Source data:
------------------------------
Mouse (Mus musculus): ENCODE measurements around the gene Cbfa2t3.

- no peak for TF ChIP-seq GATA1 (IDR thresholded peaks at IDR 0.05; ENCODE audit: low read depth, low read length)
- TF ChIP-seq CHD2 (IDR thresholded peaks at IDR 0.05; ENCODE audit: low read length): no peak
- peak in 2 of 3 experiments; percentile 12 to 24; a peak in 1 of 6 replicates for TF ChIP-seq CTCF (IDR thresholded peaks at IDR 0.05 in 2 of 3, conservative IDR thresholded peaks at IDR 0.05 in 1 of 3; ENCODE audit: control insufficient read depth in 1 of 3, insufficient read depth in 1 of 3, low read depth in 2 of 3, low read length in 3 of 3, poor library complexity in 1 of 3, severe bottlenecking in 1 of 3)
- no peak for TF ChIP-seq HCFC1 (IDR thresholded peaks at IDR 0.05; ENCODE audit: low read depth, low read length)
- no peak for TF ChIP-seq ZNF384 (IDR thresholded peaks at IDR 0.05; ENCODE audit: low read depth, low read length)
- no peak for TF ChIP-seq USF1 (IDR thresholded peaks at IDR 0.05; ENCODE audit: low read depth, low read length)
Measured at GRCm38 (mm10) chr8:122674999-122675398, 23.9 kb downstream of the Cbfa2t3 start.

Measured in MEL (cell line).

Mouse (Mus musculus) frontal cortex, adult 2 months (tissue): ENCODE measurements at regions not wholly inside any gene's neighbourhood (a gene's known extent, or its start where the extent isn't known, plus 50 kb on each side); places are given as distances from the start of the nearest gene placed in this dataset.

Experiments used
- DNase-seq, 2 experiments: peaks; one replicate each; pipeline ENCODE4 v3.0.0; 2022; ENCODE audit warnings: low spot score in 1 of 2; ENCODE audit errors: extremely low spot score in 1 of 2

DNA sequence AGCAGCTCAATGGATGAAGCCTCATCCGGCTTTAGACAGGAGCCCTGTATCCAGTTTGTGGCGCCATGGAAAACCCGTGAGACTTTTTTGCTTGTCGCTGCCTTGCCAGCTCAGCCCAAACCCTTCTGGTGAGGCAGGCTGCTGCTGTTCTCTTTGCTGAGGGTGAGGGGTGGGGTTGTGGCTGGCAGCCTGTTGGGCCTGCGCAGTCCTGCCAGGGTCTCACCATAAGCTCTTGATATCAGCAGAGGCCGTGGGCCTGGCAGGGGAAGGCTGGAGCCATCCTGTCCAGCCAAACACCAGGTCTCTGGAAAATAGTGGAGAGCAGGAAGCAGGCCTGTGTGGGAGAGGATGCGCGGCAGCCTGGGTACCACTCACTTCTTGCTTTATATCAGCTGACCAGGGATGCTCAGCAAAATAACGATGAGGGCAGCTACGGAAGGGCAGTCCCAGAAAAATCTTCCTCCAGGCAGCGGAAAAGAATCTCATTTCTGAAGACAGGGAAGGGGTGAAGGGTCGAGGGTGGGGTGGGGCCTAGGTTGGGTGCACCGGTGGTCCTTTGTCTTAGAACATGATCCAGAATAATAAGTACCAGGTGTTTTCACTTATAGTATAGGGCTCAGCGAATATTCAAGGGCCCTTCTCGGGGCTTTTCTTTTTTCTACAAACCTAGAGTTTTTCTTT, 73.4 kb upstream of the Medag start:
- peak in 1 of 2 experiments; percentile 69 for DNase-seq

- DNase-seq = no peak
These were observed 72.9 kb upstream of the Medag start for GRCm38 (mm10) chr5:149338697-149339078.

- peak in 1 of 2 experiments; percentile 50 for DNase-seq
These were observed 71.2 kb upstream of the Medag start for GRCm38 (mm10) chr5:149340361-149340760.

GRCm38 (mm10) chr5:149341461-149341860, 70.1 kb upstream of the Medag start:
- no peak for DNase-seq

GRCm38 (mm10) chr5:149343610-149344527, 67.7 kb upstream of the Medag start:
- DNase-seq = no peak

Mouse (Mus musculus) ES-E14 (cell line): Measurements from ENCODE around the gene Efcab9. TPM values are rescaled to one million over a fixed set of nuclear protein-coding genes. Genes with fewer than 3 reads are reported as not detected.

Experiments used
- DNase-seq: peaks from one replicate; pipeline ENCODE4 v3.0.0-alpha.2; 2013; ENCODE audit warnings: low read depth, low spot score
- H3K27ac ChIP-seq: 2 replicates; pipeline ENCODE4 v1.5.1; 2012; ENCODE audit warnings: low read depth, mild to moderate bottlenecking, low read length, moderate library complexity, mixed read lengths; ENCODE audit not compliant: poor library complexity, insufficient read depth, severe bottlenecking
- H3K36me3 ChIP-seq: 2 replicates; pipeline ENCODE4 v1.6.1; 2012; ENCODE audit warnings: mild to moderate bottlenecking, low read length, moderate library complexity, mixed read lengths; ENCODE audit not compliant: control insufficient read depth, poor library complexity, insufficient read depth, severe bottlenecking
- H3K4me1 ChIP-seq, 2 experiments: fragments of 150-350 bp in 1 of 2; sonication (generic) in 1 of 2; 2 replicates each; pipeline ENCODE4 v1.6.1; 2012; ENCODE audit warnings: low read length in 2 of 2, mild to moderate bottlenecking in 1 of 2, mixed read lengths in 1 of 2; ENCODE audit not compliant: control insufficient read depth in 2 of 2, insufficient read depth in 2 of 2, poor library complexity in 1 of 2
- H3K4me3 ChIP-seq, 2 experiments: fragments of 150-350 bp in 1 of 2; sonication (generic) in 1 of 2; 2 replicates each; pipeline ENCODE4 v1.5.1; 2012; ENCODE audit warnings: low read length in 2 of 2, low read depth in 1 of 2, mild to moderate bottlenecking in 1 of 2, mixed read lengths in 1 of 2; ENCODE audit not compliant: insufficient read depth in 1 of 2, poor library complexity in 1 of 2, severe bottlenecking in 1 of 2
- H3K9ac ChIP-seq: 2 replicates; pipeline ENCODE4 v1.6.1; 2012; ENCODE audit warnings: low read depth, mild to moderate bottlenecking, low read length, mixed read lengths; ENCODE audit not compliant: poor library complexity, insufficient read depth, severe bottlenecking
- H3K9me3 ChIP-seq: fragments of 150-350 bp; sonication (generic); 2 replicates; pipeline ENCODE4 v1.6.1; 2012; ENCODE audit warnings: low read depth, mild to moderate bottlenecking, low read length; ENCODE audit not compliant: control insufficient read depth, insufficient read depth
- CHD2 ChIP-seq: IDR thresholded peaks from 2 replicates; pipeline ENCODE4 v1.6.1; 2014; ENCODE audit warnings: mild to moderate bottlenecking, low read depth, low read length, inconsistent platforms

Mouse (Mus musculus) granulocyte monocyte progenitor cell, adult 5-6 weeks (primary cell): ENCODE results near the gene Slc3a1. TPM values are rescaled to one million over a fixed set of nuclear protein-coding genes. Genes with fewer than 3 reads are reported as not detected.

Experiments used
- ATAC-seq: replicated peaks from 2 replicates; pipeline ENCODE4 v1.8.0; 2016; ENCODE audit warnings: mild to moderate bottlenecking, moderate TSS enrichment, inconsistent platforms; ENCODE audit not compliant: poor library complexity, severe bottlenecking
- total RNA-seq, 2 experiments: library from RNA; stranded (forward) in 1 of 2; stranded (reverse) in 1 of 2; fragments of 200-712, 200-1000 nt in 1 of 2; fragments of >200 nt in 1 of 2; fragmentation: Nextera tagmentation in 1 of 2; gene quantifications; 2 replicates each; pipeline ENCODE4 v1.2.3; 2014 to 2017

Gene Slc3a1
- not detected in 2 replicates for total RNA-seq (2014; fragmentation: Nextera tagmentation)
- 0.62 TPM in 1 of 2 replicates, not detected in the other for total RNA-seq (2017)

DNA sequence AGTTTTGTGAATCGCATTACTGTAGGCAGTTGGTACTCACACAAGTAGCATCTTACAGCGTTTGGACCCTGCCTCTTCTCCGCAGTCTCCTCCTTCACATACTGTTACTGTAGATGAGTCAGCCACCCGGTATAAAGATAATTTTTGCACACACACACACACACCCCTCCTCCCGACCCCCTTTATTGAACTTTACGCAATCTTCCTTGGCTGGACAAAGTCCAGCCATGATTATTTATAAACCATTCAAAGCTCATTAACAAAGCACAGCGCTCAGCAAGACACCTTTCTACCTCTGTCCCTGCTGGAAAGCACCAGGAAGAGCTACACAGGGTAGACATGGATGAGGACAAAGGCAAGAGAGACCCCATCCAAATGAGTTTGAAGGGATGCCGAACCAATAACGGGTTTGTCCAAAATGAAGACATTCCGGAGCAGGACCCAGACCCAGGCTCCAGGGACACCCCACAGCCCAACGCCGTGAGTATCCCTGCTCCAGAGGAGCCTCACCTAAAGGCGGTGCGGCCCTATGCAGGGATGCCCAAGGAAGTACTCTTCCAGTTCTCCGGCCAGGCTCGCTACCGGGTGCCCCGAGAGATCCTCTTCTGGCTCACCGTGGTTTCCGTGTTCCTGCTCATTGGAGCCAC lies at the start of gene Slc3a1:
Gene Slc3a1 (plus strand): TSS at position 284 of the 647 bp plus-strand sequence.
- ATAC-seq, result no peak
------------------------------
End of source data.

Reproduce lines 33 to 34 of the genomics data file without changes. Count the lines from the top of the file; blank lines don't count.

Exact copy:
Mouse (Mus musculus) granulocyte monocyte progenitor cell, adult 5-6 weeks (primary cell): ENCODE results near the gene Slc3a1. TPM values are rescaled to one million over a fixed set of nuclear protein-coding genes. Genes with fewer than 3 reads are reported as not detected.

Experiments used